Figure 2 illustrates the variation of mean air bubbles diameter along the downcomer for different air tube diameters for specific air tube length, hydraulic head and downcomer length. It may be remarked from the figure that the mean air bubbles diameter decreases along the downcomer. This may be relied to that as the depth increases; pressure raises hence compresses the air bubbles and decreasing their volume. Consequently, the portion of the downcomer available for the water flow becomes wider, while the velocity progressively decreases. In addition, it may be concluded from the above mentioned

Figure 2. Variation of mean air bubbles diameter along the downcomer for different air tube diameters; H_{dc}/D_{dc}= 415.35, H_{y}/D_{dc}= 59, Y_{t} /D_{dc}=3.94

Figure 3. Variation of mean air bubbles diameter along the downcomer for different air tube lengths; H_{dc} /D_{dc}= 417.32 , H_{y}/D_{dc}= 59, D_{t} /D_{dc}= 0.63

figure that the mean air bubbles diameter along the downcomer in general increases with increasing air tube diameter. This may be relied as follows, for specific airmass flow rate, increasing air tube diameter, while keeping other parameters constant, leads to a reduction in the air velocity in the downcomer. In addition, increasing air tube diameter leads to a reduction in the corresponding water area in the downcomer which leads to a subsequent increase in water velocity and hence relative velocity. As it may be observed from Equation (15), the mean air bubbles diameter is proportional to the square of relative velocity. Hence, increasing air tube diameter leads to a corresponding increase in the mean air bubbles diameter. Further, experimental results showed that varying the downcomer length, H_{dc} has no appreciable effect on the mean air bubbles diameter.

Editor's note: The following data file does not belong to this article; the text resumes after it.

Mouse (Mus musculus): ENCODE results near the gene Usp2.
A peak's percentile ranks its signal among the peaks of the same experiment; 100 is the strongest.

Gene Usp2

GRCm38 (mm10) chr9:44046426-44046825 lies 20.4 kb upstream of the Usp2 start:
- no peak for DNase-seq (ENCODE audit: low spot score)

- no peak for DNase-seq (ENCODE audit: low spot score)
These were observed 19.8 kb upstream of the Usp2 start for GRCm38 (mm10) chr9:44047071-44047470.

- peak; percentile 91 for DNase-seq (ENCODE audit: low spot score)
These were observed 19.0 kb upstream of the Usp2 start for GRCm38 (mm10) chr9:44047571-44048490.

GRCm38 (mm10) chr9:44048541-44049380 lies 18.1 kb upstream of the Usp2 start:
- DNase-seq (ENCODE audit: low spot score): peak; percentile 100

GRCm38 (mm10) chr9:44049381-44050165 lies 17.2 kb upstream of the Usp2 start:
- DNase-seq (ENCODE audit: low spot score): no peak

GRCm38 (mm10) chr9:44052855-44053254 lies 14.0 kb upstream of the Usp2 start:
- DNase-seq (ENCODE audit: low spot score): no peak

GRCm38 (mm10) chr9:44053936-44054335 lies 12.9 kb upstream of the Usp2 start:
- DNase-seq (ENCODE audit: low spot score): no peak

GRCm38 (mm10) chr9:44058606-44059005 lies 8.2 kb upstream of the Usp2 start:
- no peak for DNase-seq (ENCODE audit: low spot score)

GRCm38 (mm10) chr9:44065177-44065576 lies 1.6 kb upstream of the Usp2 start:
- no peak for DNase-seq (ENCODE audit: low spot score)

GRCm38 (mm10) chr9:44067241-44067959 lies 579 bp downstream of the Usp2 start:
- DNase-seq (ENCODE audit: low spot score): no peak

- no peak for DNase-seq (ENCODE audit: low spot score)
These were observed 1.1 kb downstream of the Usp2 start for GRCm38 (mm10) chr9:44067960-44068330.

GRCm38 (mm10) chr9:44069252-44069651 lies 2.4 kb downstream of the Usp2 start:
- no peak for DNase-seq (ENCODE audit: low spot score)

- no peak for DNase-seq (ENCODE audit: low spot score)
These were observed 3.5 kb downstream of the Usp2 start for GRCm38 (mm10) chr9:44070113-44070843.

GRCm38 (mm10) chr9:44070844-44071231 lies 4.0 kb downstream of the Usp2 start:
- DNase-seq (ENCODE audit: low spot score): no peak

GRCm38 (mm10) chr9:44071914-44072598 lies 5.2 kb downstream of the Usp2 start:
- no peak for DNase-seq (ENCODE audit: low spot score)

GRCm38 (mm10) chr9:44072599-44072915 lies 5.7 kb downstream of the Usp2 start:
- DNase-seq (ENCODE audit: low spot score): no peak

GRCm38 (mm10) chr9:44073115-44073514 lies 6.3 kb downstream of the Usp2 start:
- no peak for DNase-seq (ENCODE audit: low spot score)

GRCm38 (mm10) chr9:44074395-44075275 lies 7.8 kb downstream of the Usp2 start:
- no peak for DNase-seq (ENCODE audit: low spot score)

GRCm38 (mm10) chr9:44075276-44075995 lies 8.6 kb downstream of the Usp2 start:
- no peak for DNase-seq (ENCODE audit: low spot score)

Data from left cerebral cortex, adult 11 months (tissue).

Figure 3 illustrates the variation of the mean air bubbles diameter along the downcomer for different air tube lengths; Y_{t} and specific air tube diameter D_{t} , hydraulic heads; H_{y} , and downcomer length; H_{dc}. From the above mentioned figure, it is may be concluded that the mean air bubbles diameter along the downcomer in general decreases with increasing the air tube length. This may be relied to the subsequent increase in the pressure along the downcomer due to the increase of air tube length. Results indicated that varying the hydraulic head does not appreciably affect the mean air bubbles diameter.